How far has the process of interactive innovation adoption-- measured with online newsgathering-- evolved? Data in Table 1 clearly show the steady, but nearly complete, spread of adoption of computers in newsgathering in newspapers with 20,000 and larger circulation. In 1994, when first measured in this study, use was already at two-thirds of newsrooms. This is, according to Mahler and Rogers, Markus, and Valente, well beyond the point of most definitions of critical mass.43 By spring 1999, adoption had reached almost 95% of newsrooms. The diffusion of online resources for newsgathering has closely paralleled the diffusion pattern. From little over half of newspapers in 1994 to more than 90% in the past two years, it is clear that newsrooms have embraced this new research tool in the newsroom. Furthermore, news organizations are using computer technologies to distribute information as well. In addition to computers in production, which were not studied in this project, interactive online technologies, such as the World Wide Web, are now part of the daily newspaper's means of reaching its markets. While only two-thirds of newspapers had their own Web sites in 1997, the number rapidly grew to 82% a year later and almost 90% in 1999. Few newspapers in 1999 did not use the Web for news distribution, advertising, or other marketing purposes. Use of the Internet and Web has also grown in a similar pattern. Furthermore, data in Table 2 show similar adoption processes occurring that involve other interactive online research tools, commercial database services. In fact, close examination of data would

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show a decline in use of some commercial online services at the point of the Internet's most rapid expansion and growth in the mid-1990s. This is contrary to the critical mass proposition, which assumes an irreversible trend. Internet and Web use increased from only one in four newsrooms in early 1994 to more than nine in ten newsrooms by 199799. Commercial services, offering limited content not comparable to the Web, have slid as their usefulness has fallen. General online services, such as America Online and CompuServe, have significantly declined in use in recent years as they have turned away from primarily a content and database access provider role to Internet access and services provider role. Even some specialized commercial database services, such as Dialog and DataTimes, with their niche content, have slipped in favor of information on the Web. An interesting subset of this development is use of government resources. While federal and some state government resources were available on the Internet through Gopher and other services prior to the introduction of the Web, it is clear from data in Table 2 that government information access dropped as it was phased out of Gopher services and gradually phased into the Web through the middle of this decade. Today, with increasing volume of content and number of government Web sites at federal, state, and local levels, use continues to expand over the past four years. One of the effects of the change in use of interactive online resources over the past six years that is outlined above has been the nature of the search. Traditionally, reporters and editors depended upon news librarians to assist in finding information. Certainly, this was the case with archive files, but it was also a role for librarians when expensive commercial online services were involved. With the introduction of easier-touse interfaces and lowered prices, this situation began to shift. Reporters and editors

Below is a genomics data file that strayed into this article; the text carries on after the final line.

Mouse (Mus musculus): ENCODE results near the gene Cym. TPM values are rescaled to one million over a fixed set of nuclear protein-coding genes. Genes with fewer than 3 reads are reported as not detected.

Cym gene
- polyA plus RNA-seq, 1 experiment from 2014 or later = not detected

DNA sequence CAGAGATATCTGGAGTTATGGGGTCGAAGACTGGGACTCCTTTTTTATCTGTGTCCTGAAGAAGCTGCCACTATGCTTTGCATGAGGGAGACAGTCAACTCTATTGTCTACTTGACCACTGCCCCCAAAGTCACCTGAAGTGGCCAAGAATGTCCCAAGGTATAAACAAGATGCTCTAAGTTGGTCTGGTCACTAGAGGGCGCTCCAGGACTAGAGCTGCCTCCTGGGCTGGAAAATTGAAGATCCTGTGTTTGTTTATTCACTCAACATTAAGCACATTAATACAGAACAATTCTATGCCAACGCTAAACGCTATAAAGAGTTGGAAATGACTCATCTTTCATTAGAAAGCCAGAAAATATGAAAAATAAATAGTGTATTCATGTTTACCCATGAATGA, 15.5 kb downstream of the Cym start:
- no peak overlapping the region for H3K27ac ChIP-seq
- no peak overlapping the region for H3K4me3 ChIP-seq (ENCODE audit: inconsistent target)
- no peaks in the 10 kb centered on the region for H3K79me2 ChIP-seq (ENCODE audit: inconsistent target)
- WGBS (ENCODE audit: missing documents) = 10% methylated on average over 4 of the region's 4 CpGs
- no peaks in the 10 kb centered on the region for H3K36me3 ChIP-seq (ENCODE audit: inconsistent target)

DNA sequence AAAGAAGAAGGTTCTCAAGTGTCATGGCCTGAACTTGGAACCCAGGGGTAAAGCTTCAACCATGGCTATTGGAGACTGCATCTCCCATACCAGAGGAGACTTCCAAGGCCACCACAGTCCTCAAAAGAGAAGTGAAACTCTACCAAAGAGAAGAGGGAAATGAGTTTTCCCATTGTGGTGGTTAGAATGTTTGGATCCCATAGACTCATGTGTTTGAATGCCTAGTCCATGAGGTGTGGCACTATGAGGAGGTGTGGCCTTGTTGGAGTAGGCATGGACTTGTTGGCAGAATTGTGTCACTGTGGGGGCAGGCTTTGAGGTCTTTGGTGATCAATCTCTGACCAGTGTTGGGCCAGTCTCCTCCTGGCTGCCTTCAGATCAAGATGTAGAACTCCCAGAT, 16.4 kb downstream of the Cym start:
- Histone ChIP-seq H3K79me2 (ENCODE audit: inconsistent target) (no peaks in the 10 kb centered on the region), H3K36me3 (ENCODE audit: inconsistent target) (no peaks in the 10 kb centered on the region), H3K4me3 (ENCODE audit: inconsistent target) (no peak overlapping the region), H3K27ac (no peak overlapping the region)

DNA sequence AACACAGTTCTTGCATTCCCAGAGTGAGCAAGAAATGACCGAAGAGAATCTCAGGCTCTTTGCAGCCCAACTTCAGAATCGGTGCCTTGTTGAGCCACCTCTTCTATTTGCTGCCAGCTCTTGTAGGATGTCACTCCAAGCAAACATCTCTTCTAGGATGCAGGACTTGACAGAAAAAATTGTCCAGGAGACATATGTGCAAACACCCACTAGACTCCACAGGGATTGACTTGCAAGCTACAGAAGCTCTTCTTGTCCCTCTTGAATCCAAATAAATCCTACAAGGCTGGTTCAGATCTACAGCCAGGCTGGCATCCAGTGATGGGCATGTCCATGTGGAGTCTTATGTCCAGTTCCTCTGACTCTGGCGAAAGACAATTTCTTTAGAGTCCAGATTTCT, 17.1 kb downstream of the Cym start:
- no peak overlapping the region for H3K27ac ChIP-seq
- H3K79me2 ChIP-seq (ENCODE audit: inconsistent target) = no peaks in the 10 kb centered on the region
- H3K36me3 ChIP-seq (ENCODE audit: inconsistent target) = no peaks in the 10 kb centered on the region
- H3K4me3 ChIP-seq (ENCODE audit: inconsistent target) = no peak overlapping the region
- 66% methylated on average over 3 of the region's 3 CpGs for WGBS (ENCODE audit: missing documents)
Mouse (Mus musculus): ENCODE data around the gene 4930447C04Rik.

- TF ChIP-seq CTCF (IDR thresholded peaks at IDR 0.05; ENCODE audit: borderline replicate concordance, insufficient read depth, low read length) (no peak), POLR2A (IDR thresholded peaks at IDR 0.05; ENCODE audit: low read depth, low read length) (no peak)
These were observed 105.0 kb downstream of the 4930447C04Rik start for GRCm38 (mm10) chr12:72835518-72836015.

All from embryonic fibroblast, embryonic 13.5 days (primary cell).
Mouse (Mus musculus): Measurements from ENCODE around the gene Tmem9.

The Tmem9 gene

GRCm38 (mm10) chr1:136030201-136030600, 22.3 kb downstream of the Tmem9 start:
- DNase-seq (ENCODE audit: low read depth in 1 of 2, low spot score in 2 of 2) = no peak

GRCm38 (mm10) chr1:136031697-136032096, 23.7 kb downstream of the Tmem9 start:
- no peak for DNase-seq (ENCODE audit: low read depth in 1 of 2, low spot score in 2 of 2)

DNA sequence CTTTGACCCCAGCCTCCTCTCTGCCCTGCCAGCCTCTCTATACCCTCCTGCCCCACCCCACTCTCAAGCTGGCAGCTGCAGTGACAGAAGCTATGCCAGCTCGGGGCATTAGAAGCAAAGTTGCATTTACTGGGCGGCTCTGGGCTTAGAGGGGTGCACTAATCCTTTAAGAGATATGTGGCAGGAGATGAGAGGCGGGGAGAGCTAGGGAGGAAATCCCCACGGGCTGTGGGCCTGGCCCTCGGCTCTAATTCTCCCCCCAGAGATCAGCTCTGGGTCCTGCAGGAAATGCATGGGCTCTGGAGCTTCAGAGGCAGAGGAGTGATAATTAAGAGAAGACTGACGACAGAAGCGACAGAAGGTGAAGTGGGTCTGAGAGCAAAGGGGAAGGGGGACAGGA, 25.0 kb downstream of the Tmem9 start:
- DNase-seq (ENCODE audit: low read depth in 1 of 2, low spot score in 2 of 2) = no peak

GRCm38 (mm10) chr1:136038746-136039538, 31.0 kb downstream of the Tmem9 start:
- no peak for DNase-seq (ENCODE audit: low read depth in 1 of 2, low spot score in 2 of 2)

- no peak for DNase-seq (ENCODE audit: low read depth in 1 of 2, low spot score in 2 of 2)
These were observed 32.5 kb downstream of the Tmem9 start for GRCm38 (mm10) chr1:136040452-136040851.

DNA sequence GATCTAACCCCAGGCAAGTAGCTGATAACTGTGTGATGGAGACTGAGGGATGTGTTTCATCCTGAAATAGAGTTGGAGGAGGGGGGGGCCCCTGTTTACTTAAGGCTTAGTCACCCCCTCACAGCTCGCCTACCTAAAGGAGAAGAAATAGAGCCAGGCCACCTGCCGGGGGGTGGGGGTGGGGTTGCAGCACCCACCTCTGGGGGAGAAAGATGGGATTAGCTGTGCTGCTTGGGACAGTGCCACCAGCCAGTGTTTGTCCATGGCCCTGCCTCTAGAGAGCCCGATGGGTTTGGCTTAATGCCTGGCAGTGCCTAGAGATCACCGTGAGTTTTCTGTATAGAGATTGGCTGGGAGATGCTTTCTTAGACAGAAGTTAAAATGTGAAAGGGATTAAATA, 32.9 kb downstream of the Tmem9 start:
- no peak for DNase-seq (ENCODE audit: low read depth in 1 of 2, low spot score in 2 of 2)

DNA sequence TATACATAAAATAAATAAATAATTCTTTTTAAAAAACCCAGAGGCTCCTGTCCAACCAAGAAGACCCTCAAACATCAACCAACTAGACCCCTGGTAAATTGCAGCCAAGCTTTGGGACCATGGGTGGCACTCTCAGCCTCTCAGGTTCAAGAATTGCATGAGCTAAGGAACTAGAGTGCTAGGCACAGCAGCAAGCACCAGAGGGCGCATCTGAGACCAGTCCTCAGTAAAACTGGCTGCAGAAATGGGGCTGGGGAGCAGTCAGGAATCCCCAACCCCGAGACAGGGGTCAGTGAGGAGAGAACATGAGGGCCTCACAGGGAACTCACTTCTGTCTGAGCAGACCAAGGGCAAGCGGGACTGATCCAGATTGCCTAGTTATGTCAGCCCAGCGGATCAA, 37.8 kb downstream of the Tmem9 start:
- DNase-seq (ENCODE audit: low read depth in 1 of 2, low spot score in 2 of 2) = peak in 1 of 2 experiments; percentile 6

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became more involved in the research process themselves. When the Web was introduced in newsrooms, the evolution accelerated. Data in Table 3 show this process occurring. In 1995, for example, fewer than one in four reporters conducted online research. By 1999, the proportion had grown incrementally to two in three reporters conducting their own research using the Web. When the figure for "anyone in the newsroom" is considered, the proportion is even higher. Most interesting, perhaps, in Table 3, is the decline of the news researcher in conducting online searches. The proportion dropped from more than one in four in 1995 to fewer than one in ten in 1999. News researchers, as a way of explanation, have taken on a growing role as online research trainers and instructors for others in their newsrooms in recent years.44 Study of adoption patterns should also include a measure of frequency of use. Data in Table 4 indicate that frequency of use has also grown in a pattern similar to other interactive online technology adoption patterns. Daily use has increased rapidly, from just more than one in four newspapers in 1994 to almost two in three newspapers in 1999. Those newsrooms with less frequent use have also increased those use levels as well. However, extreme infrequent use levels-- monthly or less than monthly-- have remained flat or declined.

2. Has critical mass of the interactive innovation-- online news research-- been achieved? Analysis of data for the past six years suggests that a critical mass, the level of use needed to self-sustain adoption of online resources in news reporting has been reached for some, if not all, variables. If critical mass is assumed to be at the 16 percent rate cited